Language Selection

English French German Italian Portuguese Spanish

Ubuntu has a bigger problem than its Amazon blunder

Filed under

There are many things that comprise a successful Linux distribution, but there may be none more important than trust. Before you build a production Linux system, you have to trust that the distribution isn't going to contain malicious code or back doors or any number of other potentially major problems. Since the advent of Linux, this really hasn't been an issue.

In the rare occasions that back doors or spyware have been injected into a particular Linux distribution, the nature of the open source community is such that it has been discovered and patched quickly. But we're talking about clandestine operations here, such as a bad actor unrelated to the distribution getting access to the source tree and injecting their bad code in the mix.

Rest here


This article is right on. I don't understand how anyone could possibly think this was a good idea. If I want search results from Amazon or any other store, I will open a browser and do a search from there.

Comment viewing options

Select your preferred way to display the comments and click "Save settings" to activate your changes.

More in Tux Machines

Today in Techrights

Review: ArchMerge 6.4.1

The distribution I have been asked most frequently to cover so far in 2018 is ArchMerge, an Arch-based project which runs the Xfce desktop environment and can be installed using the Calamares system installer. If the description sounds familiar, it should, as this summary could equally well apply to Archman, SwagArch and one edition of the Revenge OS distribution. There are two main features which set ArchMerge apart from its close relatives. First, ArchMerge is available in two flavours. The full featured desktop edition ships with three graphical user interfaces (Xfce, Openbox and i3). A second, minimal flavour is available for people who want to start with a text console and build from the ground up. The other point which helps ArchMerge stand out from the crowd of Arch-based distributions is its documentation. Arch Linux is famous for its detailed wiki, and rightfully so. ArchMerge takes a slightly different approach and, instead of supplying detailed pages for virtually every aspect of the distribution, the project supplies quick overviews and tutorials for common tasks and issues. These overviews are each accompanied by a video which shows the user how to perform the task. The ArchMerge website places a strong emphasis on learning and the tutorial pages guide visitors through how to install the distribution, how to configure the desktop, how to install additional software and how to set up file synchronizing through Dropbox. There is also a section dedicated to fixing common problems, a sort of FAQ for distribution issues. Since there are videos for the topics covered, we are shown where to go and what each step should look like, rather than just being given a written description. Read more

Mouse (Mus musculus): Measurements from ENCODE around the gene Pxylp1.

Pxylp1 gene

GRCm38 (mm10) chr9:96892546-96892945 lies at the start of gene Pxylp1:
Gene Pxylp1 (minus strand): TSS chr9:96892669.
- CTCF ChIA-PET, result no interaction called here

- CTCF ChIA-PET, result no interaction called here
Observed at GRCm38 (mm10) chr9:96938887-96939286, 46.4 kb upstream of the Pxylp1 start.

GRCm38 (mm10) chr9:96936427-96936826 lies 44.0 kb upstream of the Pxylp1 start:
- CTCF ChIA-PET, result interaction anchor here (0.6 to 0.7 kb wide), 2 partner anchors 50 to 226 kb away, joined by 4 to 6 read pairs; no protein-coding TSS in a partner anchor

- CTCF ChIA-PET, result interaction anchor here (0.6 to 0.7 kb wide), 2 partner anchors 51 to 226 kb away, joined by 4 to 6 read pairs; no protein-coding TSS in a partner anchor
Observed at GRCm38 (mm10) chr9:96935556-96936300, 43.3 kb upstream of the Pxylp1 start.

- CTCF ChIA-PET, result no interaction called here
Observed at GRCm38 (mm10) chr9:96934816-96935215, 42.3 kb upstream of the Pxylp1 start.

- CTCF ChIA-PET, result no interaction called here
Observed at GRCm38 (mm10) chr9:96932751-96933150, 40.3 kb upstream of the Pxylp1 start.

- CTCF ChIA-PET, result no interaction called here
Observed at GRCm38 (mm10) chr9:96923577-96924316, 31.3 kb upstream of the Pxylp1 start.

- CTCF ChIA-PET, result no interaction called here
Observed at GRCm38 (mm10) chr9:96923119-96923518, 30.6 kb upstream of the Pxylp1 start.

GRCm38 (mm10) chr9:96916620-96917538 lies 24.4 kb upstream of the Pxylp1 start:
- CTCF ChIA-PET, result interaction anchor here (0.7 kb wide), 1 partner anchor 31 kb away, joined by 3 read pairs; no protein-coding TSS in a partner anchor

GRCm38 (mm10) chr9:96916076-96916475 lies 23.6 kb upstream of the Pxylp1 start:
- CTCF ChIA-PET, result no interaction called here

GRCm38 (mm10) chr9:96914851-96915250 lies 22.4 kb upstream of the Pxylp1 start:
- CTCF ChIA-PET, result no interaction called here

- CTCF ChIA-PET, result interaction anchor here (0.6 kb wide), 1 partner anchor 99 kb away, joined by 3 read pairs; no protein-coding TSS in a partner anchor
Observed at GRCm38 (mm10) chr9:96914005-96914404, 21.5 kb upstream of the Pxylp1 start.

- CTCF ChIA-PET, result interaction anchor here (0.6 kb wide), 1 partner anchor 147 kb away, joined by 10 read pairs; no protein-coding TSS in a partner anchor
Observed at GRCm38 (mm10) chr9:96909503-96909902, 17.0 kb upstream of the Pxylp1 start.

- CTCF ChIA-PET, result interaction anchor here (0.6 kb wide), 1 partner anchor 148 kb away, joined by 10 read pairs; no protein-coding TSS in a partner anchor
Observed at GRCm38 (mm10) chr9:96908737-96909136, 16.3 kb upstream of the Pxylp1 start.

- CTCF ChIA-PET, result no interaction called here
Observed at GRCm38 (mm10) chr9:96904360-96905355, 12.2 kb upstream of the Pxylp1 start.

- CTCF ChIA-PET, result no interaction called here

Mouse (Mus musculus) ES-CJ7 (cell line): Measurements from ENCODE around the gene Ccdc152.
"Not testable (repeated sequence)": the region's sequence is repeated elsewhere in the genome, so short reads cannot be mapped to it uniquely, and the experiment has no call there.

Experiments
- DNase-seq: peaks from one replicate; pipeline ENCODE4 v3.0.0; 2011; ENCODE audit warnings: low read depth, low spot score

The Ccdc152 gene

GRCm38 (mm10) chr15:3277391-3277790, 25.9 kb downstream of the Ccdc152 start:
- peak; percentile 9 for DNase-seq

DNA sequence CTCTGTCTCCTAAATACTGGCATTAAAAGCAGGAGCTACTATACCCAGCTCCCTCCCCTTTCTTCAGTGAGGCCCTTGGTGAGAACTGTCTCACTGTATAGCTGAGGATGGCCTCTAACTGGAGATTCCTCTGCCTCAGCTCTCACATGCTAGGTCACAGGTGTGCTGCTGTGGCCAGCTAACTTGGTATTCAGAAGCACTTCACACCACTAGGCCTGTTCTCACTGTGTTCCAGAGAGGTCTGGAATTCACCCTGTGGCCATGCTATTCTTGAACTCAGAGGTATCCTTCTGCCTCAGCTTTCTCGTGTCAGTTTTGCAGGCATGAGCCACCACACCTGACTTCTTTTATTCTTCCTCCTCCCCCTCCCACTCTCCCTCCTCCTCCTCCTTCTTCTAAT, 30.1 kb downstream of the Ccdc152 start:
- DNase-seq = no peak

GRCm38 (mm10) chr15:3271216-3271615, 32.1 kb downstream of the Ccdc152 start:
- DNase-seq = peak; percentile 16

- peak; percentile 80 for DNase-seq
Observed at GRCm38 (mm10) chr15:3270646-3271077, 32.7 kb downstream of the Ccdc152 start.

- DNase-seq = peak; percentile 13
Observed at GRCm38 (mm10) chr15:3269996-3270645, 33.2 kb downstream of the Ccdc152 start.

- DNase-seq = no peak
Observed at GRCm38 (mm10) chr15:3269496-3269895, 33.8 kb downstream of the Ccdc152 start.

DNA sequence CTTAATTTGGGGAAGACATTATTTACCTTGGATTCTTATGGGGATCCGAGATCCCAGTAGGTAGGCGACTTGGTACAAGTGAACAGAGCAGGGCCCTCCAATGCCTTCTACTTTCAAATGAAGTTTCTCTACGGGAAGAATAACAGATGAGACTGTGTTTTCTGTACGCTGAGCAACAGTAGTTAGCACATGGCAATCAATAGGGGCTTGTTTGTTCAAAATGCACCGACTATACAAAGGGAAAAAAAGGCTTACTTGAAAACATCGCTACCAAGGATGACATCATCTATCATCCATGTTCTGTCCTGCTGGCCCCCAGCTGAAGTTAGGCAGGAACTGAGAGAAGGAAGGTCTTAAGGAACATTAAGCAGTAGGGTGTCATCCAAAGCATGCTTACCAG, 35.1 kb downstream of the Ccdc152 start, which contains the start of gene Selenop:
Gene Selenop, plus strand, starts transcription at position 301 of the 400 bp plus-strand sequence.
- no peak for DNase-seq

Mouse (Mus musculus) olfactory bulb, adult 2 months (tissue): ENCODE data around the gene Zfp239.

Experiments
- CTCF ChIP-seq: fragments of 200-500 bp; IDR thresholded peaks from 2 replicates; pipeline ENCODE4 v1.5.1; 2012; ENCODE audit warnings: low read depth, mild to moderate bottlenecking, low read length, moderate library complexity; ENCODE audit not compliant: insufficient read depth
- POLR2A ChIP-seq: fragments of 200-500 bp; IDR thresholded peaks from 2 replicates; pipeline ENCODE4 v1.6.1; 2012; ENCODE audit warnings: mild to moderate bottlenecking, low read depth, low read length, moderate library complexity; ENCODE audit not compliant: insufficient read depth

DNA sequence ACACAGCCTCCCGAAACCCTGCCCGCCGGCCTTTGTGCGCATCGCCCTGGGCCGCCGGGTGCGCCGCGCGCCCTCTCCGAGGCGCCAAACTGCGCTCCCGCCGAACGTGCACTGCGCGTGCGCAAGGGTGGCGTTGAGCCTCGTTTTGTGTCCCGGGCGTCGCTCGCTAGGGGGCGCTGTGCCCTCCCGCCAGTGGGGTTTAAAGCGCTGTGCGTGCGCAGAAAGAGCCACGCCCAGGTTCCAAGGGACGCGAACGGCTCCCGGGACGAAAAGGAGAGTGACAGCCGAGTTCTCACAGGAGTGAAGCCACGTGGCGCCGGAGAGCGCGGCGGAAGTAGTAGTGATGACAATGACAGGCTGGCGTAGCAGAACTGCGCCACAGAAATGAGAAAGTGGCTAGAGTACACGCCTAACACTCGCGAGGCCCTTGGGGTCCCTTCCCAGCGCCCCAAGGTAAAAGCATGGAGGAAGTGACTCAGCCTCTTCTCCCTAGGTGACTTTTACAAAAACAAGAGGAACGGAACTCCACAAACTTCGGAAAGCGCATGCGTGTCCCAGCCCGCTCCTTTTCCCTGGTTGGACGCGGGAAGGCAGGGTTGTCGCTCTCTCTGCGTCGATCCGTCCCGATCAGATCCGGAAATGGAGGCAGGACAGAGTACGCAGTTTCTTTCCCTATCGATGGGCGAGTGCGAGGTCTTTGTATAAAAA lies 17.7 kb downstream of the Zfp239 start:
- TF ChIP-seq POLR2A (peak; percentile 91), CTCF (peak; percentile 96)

today's howtos

Tails 3.6.1 is out

This release fixes several security issues and users should upgrade as soon as possible. Read more